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Legal Memorandum: Continuing Violation Theory

Issue: When does a ‘continuing violation’ allow a plaintiff to pursue a discrimination claim?

Area of Law: Employee Law
Keywords: Continuing violation theory; Discrimination claim
Jurisdiction: Federal
Cited Cases: 455 U.S. 385
Cited Statutes: 42 U.S.C. § 2000e-5(e)
Date: 06/01/2007

Although 42 U.S.C. § 2000e-5(e) provides that a charge of employment discrimination must be filed within 300 days after the alleged unlawful employment practice occurred, the Supreme Court recognizes that this “is a requirement that, like a statute of limitation, is subject to waiver, estoppel and equitable tolling.”  Zipes v. Trans World Airlines, Inc., 455 U.S. 385, 393 (1982). 

Courts also recognize that one of the equitable exceptions to the ordinary timely filing requirement is the “continuing violation theory.”  West v. Philadelphia Elec. Co., 45 F. 3d 744, 754 (3d Cir. 1995).

Under this theory, the plaintiff may pursue a Title VII claim for discriminatory conduct that began prior to the filing period if he can demonstrate that the act is part of an ongoing practice or pattern of discrimination of the defendant.  In fact, in Bronze Shields, [Inc. v. New Jersey Dept. of Civ. Serv., 667 F.2d 1074, 1081 (3d Cir. 1981)], we cited with approval a Senate Conference Committee report recognizing that “certain types of violations are continuing in nature” , making it appropriate to “measure [ ] the running time of the required time period from the last occurrence of the discrimination and not from the first occurrence.”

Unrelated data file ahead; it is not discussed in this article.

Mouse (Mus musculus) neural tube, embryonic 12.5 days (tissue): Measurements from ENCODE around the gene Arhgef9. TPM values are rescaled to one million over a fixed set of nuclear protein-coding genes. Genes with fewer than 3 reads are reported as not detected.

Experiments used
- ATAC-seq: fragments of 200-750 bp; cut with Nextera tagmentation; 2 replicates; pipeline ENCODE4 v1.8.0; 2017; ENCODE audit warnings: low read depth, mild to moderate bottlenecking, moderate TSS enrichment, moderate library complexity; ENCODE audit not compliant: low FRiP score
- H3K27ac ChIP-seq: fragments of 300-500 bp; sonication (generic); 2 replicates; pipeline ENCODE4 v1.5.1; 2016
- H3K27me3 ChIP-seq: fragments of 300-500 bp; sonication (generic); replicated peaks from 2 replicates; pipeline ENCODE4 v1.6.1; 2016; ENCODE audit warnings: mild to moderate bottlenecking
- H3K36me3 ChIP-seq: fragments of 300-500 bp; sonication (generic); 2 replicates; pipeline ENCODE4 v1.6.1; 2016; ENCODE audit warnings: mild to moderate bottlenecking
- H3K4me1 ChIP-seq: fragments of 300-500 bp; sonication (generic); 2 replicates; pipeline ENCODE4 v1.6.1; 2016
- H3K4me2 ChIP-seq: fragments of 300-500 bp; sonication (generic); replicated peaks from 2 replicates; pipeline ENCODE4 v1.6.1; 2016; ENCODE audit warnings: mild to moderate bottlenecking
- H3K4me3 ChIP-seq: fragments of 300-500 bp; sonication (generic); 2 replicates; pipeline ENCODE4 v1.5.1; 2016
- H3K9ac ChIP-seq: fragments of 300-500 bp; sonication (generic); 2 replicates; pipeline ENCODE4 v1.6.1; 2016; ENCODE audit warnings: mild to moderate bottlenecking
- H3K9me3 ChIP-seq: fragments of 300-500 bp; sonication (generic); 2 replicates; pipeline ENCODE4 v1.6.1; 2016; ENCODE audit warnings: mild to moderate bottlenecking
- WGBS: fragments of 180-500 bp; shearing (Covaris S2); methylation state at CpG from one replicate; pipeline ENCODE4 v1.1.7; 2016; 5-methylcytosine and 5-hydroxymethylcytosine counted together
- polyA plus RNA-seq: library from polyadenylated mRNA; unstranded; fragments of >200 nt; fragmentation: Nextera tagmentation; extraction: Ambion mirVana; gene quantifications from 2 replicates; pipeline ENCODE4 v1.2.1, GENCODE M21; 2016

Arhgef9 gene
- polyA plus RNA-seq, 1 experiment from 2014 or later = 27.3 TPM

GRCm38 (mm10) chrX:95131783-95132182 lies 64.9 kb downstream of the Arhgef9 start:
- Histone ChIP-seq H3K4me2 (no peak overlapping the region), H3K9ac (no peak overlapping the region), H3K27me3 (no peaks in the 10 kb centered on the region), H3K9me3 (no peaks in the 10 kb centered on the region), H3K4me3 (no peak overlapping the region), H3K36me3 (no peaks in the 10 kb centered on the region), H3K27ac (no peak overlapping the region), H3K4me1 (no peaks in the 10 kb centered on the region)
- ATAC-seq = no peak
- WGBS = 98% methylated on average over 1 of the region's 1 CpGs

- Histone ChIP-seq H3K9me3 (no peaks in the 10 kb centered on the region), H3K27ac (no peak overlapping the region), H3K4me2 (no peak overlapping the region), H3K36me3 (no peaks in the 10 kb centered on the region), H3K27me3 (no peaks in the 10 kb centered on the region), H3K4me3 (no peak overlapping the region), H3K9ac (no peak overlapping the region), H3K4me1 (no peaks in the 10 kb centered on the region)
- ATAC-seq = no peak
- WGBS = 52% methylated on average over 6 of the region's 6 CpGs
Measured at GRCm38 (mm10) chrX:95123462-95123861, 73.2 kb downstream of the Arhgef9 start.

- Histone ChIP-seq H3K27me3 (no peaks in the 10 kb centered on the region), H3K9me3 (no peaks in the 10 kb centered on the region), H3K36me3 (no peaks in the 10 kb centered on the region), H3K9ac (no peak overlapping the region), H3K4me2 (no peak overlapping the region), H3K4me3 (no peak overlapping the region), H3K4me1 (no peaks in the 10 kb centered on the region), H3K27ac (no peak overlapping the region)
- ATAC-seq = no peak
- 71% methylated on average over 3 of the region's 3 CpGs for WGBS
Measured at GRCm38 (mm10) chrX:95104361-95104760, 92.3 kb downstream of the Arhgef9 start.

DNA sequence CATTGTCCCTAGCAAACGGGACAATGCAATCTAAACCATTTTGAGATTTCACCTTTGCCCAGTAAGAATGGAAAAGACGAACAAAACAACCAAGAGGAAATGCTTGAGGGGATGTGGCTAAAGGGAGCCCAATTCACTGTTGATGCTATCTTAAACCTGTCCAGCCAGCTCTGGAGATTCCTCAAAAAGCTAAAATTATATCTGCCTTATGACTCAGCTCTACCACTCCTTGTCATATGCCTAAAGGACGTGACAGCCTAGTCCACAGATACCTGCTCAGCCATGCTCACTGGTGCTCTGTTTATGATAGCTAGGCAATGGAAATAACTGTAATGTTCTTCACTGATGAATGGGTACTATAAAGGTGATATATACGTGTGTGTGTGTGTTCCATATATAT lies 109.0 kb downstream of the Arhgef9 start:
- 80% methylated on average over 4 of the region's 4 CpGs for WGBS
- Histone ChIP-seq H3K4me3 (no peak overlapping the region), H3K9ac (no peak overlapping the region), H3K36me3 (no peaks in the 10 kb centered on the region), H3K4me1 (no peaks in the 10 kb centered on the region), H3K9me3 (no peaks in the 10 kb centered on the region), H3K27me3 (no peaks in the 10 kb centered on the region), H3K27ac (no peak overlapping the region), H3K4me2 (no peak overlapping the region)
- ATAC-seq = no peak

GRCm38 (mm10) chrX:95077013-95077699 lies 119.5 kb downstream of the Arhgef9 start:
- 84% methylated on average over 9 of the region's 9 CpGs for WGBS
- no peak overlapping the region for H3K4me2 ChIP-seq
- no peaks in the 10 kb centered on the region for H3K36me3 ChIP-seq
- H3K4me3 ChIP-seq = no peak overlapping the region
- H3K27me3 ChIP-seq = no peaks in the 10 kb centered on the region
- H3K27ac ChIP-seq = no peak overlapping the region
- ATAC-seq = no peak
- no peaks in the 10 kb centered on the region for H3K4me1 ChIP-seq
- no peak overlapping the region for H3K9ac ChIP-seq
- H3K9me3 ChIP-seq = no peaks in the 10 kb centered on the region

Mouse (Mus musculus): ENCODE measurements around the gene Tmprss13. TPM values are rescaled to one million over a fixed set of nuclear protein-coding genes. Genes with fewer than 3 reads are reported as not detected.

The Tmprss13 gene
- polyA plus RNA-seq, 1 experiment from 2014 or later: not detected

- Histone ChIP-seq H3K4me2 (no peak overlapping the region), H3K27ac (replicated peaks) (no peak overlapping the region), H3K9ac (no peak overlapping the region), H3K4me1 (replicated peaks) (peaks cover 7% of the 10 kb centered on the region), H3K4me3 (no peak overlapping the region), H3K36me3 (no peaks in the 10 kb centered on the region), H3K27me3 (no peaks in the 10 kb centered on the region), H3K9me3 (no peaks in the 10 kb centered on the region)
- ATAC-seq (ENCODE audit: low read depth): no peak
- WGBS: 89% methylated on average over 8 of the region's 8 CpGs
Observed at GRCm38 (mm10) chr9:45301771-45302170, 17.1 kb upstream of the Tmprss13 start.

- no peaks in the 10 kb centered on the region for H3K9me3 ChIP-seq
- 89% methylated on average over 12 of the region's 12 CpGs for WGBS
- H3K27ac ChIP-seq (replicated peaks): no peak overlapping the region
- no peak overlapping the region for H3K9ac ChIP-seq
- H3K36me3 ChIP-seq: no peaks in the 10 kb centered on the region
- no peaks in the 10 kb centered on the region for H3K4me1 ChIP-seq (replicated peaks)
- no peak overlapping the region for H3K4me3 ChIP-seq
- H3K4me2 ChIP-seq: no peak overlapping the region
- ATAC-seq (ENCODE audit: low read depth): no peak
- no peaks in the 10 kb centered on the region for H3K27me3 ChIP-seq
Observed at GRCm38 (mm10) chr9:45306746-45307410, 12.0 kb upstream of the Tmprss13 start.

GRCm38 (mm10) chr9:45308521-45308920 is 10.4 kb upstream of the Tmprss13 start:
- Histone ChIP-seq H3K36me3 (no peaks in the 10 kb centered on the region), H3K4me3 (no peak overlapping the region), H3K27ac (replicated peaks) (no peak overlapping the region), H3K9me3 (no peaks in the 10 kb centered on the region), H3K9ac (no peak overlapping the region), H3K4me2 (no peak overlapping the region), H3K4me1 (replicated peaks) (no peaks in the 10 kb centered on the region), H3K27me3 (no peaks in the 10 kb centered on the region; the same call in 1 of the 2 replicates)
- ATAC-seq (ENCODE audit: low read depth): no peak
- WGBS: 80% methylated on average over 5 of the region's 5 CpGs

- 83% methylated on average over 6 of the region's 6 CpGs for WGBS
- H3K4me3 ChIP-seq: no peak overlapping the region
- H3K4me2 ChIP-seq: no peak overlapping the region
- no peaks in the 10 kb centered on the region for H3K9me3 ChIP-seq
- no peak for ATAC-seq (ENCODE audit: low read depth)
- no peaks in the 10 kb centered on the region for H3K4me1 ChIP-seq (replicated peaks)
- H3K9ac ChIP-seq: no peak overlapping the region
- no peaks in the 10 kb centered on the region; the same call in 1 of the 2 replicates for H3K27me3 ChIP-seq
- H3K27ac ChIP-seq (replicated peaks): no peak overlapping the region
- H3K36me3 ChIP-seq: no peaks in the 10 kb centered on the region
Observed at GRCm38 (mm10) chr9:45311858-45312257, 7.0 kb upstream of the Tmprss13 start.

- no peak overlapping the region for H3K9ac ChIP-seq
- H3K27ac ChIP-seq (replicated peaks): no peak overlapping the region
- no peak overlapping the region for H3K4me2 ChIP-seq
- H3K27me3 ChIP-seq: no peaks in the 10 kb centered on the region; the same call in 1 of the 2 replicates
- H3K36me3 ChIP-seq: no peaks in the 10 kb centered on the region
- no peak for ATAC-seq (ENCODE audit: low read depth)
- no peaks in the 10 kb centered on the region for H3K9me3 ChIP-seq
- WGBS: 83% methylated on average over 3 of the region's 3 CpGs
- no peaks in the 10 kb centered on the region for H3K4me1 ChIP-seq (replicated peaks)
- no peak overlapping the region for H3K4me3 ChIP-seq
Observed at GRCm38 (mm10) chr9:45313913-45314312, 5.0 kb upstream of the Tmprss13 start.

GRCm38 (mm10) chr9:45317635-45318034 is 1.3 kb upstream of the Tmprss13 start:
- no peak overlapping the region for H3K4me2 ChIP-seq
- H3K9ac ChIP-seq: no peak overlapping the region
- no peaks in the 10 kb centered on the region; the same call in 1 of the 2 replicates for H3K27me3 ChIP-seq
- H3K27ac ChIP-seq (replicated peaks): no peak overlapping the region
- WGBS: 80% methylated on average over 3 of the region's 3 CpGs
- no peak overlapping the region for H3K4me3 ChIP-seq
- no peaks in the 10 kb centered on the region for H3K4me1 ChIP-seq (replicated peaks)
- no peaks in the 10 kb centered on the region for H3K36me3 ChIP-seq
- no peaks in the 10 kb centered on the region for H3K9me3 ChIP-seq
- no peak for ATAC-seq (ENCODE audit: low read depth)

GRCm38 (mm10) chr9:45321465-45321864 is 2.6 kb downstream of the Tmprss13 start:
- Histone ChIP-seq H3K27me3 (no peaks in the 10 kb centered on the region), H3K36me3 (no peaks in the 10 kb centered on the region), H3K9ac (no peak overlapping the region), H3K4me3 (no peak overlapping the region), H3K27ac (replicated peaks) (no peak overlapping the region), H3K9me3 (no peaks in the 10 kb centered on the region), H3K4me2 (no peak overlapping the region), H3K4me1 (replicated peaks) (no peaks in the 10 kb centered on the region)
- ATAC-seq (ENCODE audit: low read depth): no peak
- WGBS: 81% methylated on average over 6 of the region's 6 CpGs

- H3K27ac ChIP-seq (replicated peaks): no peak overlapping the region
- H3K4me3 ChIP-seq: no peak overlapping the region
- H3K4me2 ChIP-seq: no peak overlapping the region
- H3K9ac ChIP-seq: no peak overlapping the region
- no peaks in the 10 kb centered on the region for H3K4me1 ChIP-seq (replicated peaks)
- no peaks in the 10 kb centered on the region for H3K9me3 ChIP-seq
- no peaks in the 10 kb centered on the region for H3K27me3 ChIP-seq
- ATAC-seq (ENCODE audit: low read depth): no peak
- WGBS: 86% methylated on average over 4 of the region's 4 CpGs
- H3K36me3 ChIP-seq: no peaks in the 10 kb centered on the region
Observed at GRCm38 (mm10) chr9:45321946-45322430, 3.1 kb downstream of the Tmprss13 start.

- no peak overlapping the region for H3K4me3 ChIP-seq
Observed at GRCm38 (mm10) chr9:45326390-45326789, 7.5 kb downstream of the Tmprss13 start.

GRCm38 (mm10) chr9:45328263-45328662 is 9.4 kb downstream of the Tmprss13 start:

Id. at 754 (citations omitted).

Just last month, the Supreme Court re-affirmed the continuing vitality of the type of continuing violation exception applicable here.  See Ledbetter v. Goodyear Tire & Rubber Co., __ S. Ct. __, No. 05-5618 (May […]

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